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Insights from Industry Insiders: Ron Curry, CEO, IGEA (Interactive Games & Entertainment Association)

by Content Cafe — June 23, 2021

Welcome Ron, please introduce yourself.

I’m Ron Curry, the CEO of the Interactive Games & Entertainment Association, typically shortened to IGEA, which represents the video games industry in Australia and New Zealand. In Australia, we also represent video game development studios – the people who make games here. With global revenues of almost $250 billion last year, we think we’re likely the largest creative industry in the world and one that’s still rapidly growing. Our industry’s growth even accelerated during COVID as people around the world played games to help them cope during lockdown and to maintain their social connections.  

 Video games are best described as complex packages of interconnected IP, from their visuals, sounds, and music, down to their source codes. Video games are linked to the broader creative eco-system in other ways too. Video game music is a very distinct niche of the music industry, while video game engines are increasingly used for film and TV production and post-production. I’ve also really enjoyed all the film the TV adaptations of video games that have been made recently, such as the recent Mortal Kombat film made right here in South Australia. The watching of video game play, such as through esports or video streams of gaming content on platforms like Twitch and YouTube, have millions of viewers in Australia. 

How does piracy touch the video games industry? 

Most people probably think of films, TV shows and music (alongside ships!) as the main targets for piracy. However, video games are still affected by copyright infringement and sometimes this happens in quite unique ways.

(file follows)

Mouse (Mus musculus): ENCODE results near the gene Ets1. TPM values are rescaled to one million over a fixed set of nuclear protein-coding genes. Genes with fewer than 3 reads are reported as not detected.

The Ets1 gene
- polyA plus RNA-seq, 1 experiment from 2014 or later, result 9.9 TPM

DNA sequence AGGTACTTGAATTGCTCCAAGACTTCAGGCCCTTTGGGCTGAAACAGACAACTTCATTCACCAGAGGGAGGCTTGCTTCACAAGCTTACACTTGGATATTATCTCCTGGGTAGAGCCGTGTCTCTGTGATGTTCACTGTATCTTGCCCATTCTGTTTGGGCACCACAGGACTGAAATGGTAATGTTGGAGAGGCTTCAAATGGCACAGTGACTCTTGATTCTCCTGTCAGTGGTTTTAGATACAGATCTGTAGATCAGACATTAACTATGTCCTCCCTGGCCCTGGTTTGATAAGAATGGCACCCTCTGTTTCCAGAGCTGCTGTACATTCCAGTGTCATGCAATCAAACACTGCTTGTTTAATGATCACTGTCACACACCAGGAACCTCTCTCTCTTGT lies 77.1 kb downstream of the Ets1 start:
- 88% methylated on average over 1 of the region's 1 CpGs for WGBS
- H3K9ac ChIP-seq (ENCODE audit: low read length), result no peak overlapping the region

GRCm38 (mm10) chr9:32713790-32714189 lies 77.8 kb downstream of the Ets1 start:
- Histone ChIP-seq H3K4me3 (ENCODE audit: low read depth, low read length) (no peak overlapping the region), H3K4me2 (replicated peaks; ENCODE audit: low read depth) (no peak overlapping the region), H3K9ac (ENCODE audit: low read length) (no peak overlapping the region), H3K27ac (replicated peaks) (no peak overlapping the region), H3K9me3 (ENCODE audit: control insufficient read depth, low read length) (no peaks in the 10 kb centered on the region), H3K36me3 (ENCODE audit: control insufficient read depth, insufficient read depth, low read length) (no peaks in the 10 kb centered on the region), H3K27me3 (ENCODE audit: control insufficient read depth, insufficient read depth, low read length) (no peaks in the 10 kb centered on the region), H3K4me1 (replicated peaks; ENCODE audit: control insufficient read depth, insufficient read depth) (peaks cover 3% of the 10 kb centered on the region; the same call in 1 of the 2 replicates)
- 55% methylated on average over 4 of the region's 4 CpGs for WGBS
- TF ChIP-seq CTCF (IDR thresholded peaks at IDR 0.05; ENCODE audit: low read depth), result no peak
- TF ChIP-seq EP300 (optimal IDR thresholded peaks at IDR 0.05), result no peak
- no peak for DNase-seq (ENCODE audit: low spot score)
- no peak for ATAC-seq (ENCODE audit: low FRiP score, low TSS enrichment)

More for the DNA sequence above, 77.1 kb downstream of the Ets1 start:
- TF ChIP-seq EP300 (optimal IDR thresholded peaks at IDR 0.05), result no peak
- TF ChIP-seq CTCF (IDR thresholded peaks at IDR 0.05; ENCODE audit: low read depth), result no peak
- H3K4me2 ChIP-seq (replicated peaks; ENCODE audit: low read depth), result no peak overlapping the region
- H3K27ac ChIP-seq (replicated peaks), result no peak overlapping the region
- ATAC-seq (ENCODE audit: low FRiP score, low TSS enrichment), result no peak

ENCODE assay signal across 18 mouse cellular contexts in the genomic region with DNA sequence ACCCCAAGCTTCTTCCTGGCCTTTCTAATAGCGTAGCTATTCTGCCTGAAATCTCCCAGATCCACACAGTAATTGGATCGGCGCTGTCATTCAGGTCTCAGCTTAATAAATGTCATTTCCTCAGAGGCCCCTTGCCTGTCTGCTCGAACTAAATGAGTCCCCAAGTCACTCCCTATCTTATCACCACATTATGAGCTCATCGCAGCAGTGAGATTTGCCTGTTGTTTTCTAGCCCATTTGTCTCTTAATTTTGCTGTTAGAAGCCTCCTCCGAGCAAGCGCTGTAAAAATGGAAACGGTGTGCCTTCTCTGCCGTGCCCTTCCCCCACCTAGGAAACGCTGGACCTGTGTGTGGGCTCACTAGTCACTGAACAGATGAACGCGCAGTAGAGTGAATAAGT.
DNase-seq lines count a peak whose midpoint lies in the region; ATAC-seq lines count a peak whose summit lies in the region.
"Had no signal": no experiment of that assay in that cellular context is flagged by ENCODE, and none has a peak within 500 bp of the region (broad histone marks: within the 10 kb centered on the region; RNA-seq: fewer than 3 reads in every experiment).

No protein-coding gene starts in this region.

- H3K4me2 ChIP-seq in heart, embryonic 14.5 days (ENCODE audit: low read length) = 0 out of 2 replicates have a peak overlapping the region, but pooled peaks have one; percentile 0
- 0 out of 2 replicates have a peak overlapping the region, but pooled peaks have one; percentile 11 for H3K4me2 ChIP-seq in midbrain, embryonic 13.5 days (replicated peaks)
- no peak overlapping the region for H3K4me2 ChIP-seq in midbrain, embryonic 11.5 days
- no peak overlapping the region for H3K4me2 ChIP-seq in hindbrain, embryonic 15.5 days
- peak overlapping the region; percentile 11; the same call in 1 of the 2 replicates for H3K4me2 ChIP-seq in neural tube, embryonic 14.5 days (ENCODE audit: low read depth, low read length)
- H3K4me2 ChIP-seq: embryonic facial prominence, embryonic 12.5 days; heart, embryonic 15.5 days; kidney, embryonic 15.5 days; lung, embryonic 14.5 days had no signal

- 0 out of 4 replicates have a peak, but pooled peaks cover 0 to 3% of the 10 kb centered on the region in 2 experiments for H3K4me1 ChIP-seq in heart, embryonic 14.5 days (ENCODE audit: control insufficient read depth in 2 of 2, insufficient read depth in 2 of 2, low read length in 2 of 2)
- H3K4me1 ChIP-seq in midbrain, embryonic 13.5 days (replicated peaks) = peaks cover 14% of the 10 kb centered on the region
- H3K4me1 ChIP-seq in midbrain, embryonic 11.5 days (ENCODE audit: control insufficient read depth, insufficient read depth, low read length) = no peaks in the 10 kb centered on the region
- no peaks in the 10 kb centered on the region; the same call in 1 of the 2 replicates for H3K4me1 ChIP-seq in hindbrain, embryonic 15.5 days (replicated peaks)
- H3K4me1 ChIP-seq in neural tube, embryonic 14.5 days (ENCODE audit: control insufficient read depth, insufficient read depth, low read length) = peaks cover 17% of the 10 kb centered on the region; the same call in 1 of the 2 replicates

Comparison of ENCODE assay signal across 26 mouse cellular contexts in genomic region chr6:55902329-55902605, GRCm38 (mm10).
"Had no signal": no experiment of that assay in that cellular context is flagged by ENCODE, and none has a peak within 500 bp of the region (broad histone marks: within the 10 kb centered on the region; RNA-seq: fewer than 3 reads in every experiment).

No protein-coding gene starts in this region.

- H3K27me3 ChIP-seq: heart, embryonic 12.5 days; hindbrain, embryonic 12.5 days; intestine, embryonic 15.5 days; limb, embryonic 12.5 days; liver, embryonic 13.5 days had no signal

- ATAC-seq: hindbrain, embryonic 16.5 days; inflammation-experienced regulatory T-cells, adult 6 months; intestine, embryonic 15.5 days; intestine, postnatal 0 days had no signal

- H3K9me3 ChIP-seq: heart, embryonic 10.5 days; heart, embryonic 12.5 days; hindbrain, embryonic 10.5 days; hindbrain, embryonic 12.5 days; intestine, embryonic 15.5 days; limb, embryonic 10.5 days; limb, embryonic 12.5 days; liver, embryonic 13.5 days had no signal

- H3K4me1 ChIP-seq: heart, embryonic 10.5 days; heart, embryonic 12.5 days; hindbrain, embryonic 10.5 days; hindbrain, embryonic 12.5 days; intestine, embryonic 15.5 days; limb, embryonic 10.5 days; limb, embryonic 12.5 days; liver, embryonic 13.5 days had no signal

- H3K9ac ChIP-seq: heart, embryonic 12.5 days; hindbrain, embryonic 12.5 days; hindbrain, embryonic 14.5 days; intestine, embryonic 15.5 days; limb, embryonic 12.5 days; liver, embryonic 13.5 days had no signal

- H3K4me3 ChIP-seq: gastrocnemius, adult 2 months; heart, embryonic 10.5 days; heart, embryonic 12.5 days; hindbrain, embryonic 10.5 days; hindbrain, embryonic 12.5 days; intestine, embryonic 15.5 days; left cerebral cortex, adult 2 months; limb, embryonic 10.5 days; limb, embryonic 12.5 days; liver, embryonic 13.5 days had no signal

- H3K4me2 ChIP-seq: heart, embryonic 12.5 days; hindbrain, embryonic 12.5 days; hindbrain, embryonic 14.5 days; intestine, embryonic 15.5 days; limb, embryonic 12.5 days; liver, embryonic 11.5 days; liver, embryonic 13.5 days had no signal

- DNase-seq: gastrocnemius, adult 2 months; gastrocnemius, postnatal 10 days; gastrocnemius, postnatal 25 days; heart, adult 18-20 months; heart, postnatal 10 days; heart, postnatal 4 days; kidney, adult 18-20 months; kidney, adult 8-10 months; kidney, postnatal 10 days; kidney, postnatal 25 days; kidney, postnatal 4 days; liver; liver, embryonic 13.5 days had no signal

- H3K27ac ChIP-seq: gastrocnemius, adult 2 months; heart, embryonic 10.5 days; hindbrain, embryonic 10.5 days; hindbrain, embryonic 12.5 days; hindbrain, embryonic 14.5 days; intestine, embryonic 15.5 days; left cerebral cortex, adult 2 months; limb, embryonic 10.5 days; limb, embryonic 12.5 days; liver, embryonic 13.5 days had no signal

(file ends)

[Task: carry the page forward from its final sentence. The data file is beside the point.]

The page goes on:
“The Australian Government’s most recent consumer copyright infringement survey released in April reported a worrying rise in the percentage of Australians who accessed at least some online video game content unlawfully, from 20% in 2019 to 31% in 2020. This was equal first amongst online content types measured by the survey, alongside live sport, with games leapfrogging music and films 

Another challenge to our industry is the sale of physical devices, often designed to look like retro arcade machines or consoles, that are typically pre-loaded with pirated games – sometimes thousands of them. While these devices are typically sold online, we’ve recently even seen them sold in physical electronics chain stores, with those stores presumably unaware of the infringement going on. Given how much investment goes into making video games, with the development costs of some games matching or exceeding the biggest box-office films, we’re talking about a massive impact on some of our members from piracy across all its forms. 

What impact does video game piracy have on the community? 

Video game piracy doesn’t just affect creatives, including Australian game developers, but also the wider community. We all know that pirated online content often contains malware. However, the risk is even higher in pirated video games because they are already software, and therefore easier to hide malware. Further, one of the ways in which piracy in video games can occur is by disabling digital copyright protections. However, those protections often also guard players against other online threats such as cyber intrusions and identity theft, and removing them exposes players. Pirated games also typically aren’t able to be updated, which means that things like important security upgrades that are rolled out don’t reach them.  

Finally, people who buy unlawful video game content, such as pirated games, illegitimate devices, and digital game accounts, will find it harder to rely on consumer law protections when things go wrong. For example, I remember IGEA being contacted one day by someone who had unknowingly purchased an illegitimate video game arcade machine for thousands of dollars from an online storefront. They tried to return it as soon as they found out all of the games inside were illegal copies, but was ghosted by the seller. 

What is the biggest challenge in the fight against piracy?